Testing LCD keypad Shield for Arduino

Recently I’ve got an Arduino LCD keypad shield. Haven’t decided yet where will it be used. But why not to plug it to Arduino board and see it working. Shield was originally introduced by DFRobot who has some cool open-source stuff including robotics related.

arduino lcd keypad shield

This LCD keypad shield is really cheap and convenient solution for adding 2×16 LCD and 5 push buttons (+1 reset) to Arduino design. LCD here is interfaced using 4-bit mode and occupies 4 (D4), 5 (D5), 6(D6), 7(D7), 8(RS), 9(E) and 10 digital pins. Pin 10 is used to control LCD backlight through transistor key. All five buttons are connected to single Analog pin 0 using resistor based voltage divider. This lets us keep other pins for general use. Shield is designed to work with 5V based boards.

Since Arduino already has LCD library implemented in core, it is easy to start using it right away by initializing LCD with simple command:

LiquidCrystal lcd(8, 9, 4, 5, 6, 7);

But since there is a dedicated library for this shield things become even simpler. All you need is to download one of libraries. I suggest using LCDKeypad.zip which simplifies usage of LCD a bit and also implements key reading.

five buttons to single ADC pin

If we look at keys connected to analog pin 0 we will see that when any of keys is pressed we get a simple voltage divider. With all known resistor values and supply voltage we can calculate the voltage drop and so ADC reading for each key. In library there are ADC ranges used to minimize error due to variation of resistor values. Actually you even don’t need a library for that since there is only one loop used to test the button. Lets build a simple program where we would be able to adjust LCD backlight brightness:

#include <LiquidCrystal.h>
#include <LCDKeypad.h>
//contrast step
#define DELTA 10
LCDKeypad lcd;
//initial backlight
unsigned char bckl=150;
void setup(){
 pinMode(10, OUTPUT);
 analogWrite(10, bckl);
 lcd.begin(16,2);
 lcd.clear();
 lcd.print("    Aadjust");
 lcd.setCursor(0,1);
 lcd.print("   Backlight");
 delay(1000);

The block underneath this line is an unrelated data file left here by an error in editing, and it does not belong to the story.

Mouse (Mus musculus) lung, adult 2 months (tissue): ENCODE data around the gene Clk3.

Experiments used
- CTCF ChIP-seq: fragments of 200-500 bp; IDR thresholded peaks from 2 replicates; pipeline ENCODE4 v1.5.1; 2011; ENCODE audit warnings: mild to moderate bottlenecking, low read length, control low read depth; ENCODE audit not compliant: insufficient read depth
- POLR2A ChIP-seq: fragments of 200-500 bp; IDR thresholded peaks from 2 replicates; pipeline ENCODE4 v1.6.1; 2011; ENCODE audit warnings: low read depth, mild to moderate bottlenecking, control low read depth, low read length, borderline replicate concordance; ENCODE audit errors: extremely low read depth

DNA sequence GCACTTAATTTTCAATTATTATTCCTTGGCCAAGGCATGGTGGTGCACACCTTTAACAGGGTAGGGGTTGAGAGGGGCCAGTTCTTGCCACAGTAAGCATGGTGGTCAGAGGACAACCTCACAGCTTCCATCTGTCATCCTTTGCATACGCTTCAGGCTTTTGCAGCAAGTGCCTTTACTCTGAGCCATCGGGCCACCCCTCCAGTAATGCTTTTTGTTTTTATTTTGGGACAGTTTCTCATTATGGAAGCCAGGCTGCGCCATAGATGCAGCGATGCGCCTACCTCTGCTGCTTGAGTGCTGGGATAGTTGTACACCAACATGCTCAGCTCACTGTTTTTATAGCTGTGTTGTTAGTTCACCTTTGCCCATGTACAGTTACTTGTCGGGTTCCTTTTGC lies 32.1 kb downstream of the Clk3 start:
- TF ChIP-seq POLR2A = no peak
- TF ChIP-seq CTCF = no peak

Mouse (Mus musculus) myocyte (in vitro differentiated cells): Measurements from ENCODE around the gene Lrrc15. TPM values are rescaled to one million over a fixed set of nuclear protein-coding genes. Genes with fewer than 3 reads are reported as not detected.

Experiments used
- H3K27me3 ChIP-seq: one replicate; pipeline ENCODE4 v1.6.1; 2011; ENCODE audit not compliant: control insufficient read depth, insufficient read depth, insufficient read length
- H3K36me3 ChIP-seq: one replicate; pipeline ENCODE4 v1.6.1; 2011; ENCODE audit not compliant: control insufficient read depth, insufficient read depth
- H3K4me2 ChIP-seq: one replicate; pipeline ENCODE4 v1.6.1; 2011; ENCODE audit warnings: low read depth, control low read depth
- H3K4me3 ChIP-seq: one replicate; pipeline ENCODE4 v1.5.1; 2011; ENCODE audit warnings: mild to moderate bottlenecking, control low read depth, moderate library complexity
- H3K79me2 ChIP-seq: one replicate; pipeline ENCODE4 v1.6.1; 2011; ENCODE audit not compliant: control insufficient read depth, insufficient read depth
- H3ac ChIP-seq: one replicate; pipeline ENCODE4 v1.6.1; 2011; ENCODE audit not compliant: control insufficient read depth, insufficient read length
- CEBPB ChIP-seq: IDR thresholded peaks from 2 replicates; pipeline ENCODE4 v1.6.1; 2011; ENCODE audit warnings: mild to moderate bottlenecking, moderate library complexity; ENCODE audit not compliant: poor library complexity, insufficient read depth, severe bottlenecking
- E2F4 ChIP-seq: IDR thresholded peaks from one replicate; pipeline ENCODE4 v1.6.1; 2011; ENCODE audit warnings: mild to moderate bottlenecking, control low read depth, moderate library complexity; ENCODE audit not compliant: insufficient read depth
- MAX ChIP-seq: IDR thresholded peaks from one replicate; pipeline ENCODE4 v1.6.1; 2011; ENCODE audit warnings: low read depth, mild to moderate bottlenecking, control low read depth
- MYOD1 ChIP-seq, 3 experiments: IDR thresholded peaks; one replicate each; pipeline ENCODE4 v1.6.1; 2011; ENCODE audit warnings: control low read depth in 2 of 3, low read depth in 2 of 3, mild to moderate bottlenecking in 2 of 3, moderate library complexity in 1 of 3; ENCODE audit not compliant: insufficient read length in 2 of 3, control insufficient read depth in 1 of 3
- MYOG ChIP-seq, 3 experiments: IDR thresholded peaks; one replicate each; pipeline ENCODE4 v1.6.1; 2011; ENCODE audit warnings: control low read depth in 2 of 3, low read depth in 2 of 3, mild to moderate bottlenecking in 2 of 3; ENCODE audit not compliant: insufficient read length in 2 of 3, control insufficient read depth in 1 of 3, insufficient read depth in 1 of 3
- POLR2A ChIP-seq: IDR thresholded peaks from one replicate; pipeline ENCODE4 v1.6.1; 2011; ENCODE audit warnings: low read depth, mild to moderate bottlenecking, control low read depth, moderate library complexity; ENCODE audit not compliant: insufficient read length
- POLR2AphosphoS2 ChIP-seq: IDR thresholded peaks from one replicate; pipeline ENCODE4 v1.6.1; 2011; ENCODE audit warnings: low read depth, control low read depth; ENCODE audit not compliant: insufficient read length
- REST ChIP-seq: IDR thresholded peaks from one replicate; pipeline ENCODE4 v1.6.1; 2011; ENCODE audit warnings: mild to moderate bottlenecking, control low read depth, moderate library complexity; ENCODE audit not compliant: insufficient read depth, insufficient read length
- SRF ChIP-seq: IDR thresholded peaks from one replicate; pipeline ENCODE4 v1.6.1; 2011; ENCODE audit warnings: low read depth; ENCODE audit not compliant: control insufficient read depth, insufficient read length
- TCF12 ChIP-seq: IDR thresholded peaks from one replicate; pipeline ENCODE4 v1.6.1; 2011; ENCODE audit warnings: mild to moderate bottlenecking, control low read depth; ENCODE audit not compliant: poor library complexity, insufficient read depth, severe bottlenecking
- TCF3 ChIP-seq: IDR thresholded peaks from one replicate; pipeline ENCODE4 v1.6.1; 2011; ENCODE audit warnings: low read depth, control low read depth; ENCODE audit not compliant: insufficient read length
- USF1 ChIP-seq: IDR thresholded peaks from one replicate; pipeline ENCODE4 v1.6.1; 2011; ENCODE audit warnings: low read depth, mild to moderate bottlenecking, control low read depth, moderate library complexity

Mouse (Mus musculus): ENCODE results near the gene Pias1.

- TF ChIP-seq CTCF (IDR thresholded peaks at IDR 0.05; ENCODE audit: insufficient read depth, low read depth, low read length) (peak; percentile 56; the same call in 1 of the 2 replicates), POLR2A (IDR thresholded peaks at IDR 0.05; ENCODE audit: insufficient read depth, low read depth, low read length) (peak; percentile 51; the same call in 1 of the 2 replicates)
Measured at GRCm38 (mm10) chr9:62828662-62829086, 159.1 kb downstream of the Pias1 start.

}
void loop(){
 int btn;
 lcd.clear();
 lcd.print("Up and down keys");
 lcd.setCursor(0,1);
 lcd.print("Backlight:");
 lcd.print(bckl);
//infinite loop of setting backlight
 while(1)
 {
 //wait for button
 lcd.blink();
 while ((btn=lcd.button())==KEYPAD_NONE)
 {
 }
 delay(50);
 lcd.noBlink();
 //wait for button release
 while(lcd.button()!=KEYPAD_NONE)
 {
 }
 //adjust the backlight
 if (btn==KEYPAD_UP)
    {
      if ((0xFF-DELTA)>=bckl)
        bckl +=DELTA;
      else bckl = 0xFF;
    }
    else if (btn==KEYPAD_DOWN)
    {
      if (DELTA<=bckl)
        bckl -= DELTA;
      else bckl = 0;
    }
 lcd.setCursor(0,1);
//clear second LCD line
 lcd.print("                ");
 lcd.setCursor(0,1);
 lcd.print("Backlight:");
 lcd.print(bckl);
 //set new backlight
 analogWrite(10, bckl);
 }
 }

As you can see backlight of LCD is adjusted by simply sending PWM signal to pin 10 of Arduino. Minimum value is 0 which means the backlight of OFF and maximum is 255 when LEDs are driven with constant voltage. Here are result of PWM set to 10 and 255 respectively:

lcd contrast 10

lcd brightness 255

Last thing I would like to mention about this shield is Reset button position. It is placed next to five user buttons that can be used as menu navigation keys and other purposes. Reset button is aligned dangerously close to user keys and can be accidentally be pressed during operation.

lcd keypad shield buttons

Probably it would be better to place it anywhere else on PCB. Overall this is great and robust shield which works fluently. It is up to you weather to use library or just achieve same result with standard Arduino libraries. It shouldn’t be a problem to put this stacked assembly in to compact enclosure.

9 Comments:

  1. Yep it’s a nice shield, but with it using pins 4-10 it’s a huge pity that pins 11, 12 and 13 aren’t broken out. Only pins 3 and 4 are available to the user so it’s very limiting.

  2. Haha cancel that previous comment: I just realised that the pins broken out at top-right include 11-13. Numbering from the right, those holes are 0, 1, 2, 3 (which I knew) and 11, 12 and 13 (which I just beeped out with my Fluke).

  3. Yeah, all unused pins are broken out.

  4. Thx to Jim,
    how about the lower pin hole, are they represent A0-A5?

  5. A1 to A5 can be used as there are holes. A0 is used by buttons.

  6. Woo, that’s cool. Thx. just wonder why the shield give holes instead of pin holes.

  7. Is it possible to use this shield on raspberry pi?
    By connecting to the gpio.

  8. Why not. Once you get RasPi talking to Arduino with USART, SPI or I2C you can do many crazy stuff.

  9. Yeah… Good pieces of DIY project

Leave a Reply

Your email address will not be published. Required fields are marked *